WASHINGTON — The Interior Department’s top watchdog has referred an investigation into a possible conflict of interest by Interior Secretary Ryan Zinke to the Justice Department, according to a person familiar with the matter, a sign that the federal government is considering a criminal investigation of Mr. Zinke’s actions.
It is not known which investigation was referred to the Justice Department. Mr. Zinke is the subject of at least 18 known federal investigations into allegations of ethical misconduct or other policy violations.
However, the person familiar with the matter, who was not authorized to speak publicly, said it was highly likely that the investigation now being examined by the Justice Department was one involving a Montana land deal involving Mr. Zinke and the chairman of the energy giant Halliburton.
The Interior secretary has come under heightened scrutiny since the resignation in July of the Environmental Protection Agency administrator, Scott Pruitt, who stepped down after investigations revealed multiple violations of ethics rules and possibly of the law.
Experts say that the ethical allegations concerning Mr. Zinke, which are growing in number and seriousness, are starting to resemble those that brought down the former E.P.A. chief.
“It’s similar to Pruitt,” said Patrick A. Parenteau, an expert in energy and environment law at Vermont Law School. “It suggests someone who doesn’t really have a deep respect for law and procedure, who likes to cut corners and go right up to the edge of the law.”
The interior official, Mary J. Kendall, the department’s acting inspector general, opened an investigation this summer into the Montana real estate deal, which included a foundation that Mr. Zinke established and a development group backed by David J. Lesar, chairman of the energy services giant Halliburton.
The inquiry, opened at the request of congressional Democrats, was intended to examine “involvement in and use of taxpayer resources to advance land developments,” Ms. Kendall wrote this summer in a letter to members of Congress.
It focuses on a deal in Whitefish, Mont., Mr. Zinke’s hometown, between a charitable group run by his wife, Lolita Zinke, and a development group backed by David Lesar, the Halliburton chairman. The deal included a hotel, retail shops, a gallery and a microbrewery.
Mr. Zinke’s personal lawyer, Stephen M. Ryan, said in an emailed statement that the interior secretary was not aware of any Department of Justice action in the matter.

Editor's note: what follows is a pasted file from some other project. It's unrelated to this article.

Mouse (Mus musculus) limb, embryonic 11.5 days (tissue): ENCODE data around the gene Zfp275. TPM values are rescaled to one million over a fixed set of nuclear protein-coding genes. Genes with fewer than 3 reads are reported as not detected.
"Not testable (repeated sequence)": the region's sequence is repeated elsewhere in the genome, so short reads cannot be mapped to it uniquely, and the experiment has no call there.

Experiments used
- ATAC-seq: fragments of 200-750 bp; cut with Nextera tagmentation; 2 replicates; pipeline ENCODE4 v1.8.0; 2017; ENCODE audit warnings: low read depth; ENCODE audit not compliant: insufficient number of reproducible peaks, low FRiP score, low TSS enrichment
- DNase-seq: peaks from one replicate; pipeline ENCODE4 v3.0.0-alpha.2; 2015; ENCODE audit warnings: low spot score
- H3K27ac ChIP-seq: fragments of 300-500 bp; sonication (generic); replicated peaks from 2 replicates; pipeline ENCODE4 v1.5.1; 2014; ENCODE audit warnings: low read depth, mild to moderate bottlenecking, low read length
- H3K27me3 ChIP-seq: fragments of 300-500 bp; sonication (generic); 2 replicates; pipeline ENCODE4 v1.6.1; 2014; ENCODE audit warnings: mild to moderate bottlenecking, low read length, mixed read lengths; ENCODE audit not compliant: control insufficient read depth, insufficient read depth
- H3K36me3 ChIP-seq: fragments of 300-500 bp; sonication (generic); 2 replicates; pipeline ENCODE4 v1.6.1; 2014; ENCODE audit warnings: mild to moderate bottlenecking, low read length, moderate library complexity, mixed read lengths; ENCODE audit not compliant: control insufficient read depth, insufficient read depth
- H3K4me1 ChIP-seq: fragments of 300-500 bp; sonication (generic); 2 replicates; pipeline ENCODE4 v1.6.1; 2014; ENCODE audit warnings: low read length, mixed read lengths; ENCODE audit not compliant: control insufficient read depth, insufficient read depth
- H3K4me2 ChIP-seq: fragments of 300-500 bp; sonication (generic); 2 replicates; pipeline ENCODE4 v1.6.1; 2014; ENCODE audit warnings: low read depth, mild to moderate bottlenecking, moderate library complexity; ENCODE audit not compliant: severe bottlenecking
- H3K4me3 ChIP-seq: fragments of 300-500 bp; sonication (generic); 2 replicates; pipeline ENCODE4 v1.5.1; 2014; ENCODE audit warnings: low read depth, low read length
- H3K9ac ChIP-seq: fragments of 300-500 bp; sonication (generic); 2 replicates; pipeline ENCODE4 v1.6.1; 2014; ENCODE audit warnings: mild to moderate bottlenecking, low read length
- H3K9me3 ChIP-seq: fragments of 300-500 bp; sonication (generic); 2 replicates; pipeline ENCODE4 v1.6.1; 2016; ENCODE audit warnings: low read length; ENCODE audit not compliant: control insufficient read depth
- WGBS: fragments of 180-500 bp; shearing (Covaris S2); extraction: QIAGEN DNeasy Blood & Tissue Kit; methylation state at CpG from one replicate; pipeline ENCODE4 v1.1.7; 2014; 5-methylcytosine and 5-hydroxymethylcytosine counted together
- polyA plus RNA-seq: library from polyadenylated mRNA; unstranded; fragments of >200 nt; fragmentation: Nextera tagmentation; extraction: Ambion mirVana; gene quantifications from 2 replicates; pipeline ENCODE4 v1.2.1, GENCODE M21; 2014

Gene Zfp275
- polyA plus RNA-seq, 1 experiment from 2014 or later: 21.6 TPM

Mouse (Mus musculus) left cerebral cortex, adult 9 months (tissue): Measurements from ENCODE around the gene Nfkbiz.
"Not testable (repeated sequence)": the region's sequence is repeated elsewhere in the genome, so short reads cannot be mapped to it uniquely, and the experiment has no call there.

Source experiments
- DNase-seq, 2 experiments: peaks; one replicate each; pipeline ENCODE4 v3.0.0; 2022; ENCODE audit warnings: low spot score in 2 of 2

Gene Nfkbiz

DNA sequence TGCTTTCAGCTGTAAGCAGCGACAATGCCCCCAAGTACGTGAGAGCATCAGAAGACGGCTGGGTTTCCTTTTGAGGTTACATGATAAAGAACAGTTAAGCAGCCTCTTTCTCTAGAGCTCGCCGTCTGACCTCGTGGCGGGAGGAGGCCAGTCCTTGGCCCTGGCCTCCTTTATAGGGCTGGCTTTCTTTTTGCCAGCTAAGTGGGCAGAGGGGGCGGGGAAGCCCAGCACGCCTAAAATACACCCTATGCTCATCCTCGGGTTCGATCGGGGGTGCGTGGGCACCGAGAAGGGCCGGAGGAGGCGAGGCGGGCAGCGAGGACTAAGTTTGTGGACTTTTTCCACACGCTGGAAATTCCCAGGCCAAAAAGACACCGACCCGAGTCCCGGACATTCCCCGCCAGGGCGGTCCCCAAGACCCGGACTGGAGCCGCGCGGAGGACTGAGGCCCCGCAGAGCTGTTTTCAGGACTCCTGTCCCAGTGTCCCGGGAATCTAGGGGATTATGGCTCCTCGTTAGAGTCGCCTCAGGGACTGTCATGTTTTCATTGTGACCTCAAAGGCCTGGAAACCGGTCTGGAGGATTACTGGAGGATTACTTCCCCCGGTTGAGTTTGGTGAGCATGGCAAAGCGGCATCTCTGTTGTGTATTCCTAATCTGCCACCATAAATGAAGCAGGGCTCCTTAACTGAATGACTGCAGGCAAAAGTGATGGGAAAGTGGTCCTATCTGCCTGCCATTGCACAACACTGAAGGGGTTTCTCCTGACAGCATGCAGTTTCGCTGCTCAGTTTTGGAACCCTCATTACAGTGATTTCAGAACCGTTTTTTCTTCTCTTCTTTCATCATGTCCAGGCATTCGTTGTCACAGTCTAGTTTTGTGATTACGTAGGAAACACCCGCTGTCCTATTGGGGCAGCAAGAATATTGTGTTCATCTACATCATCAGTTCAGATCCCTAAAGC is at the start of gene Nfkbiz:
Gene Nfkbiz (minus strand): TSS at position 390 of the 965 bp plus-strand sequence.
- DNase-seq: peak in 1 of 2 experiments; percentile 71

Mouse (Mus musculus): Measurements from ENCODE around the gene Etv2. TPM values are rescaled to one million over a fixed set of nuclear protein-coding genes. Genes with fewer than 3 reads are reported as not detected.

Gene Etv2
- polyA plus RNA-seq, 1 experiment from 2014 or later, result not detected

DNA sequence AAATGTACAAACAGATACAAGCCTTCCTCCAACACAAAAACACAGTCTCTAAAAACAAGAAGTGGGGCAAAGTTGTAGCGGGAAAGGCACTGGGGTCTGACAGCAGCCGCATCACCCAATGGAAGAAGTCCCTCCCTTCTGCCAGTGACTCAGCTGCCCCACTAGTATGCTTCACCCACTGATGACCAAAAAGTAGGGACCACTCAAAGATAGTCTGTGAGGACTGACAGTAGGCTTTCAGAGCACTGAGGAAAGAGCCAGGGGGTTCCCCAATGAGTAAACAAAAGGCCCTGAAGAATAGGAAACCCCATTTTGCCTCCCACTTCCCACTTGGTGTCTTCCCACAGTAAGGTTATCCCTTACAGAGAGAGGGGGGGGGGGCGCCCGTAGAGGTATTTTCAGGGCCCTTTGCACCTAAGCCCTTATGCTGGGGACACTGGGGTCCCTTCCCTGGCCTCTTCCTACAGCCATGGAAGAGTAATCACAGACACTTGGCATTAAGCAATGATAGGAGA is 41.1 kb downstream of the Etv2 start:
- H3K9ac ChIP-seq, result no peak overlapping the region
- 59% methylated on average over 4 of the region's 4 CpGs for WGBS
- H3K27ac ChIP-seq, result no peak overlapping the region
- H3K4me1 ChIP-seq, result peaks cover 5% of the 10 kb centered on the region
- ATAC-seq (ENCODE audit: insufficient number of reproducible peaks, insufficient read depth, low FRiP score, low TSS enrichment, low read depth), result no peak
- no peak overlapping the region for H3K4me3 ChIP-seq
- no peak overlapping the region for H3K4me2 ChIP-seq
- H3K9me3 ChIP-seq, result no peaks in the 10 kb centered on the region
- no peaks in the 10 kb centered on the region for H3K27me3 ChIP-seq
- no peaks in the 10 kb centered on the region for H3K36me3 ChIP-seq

“The Secretary has not been contacted or notified of any D.O.J. investigation or Inspector General referral,” Mr. Ryan said. “It is disappointing that unsubstantiated and anonymous sources have described an I.G. office referral to members of the media, as this violates D.O.J. and I.G. policy direction. The Secretary has done nothing wrong.”
Heather Swift, a spokeswoman for Mr. Zinke, has said in the past that the secretary did nothing improper and that he resigned from his charitable foundation’s board of directors before the deal was made
The Justice Department did not respond to an emailed request for comment.
If confirmed, the referral would be the second recent move by Ms. Kendall’s office to advance investigations into Mr. Zinke’s conduct.
This month, a report by Ms. Kendall’s office concluded that Mr. Zinke violated his agency’s travel policy by having his wife travel with him in government vehicles. That report also found that Mr. Zinke considered requesting that his wife become an Interior Department volunteer in order to legitimize her travel.
In addition, Mr. Zinke on one occasion asked his security detail to drive a person who was not a government employee to an airport, also in violation of agency policy, the report found.
Environmental activists have criticized Mr. Zinke as he has sought to scale back protections on public lands and open up vast new areas to oil and gas drilling.
Representative Raul Grijalva of Arizona, the ranking Democrat on the House Natural Resources Committee, who is poised to become chairman of the committee should Democrats gain a majority in the House in the midterm elections, said he was prepared to increase attention on the investigations into Mr. Zinke.
“If Democrats are given the opportunity to hold a congressional majority next year, Secretary Zinke will be called to testify in February on why his conduct in office merited referral to the Justice Department, whether that referral was related to the recent attempted firing of his inspector general, and his many other failures and scandals,” Mr. Grijalva said in a statement.
Mr. Grijalva was referring to reports that on Oct. 12, Ben Carson, the housing and urban development secretary, sent an email to employees announcing that Suzanne Tufts, a political appointee in his agency, would be moved to the Interior Department to replace Ms. Kendall, a career official, in the watchdog role. In the end, Ms. Kendall remained in the job.
Lisa Friedman contributed reporting.
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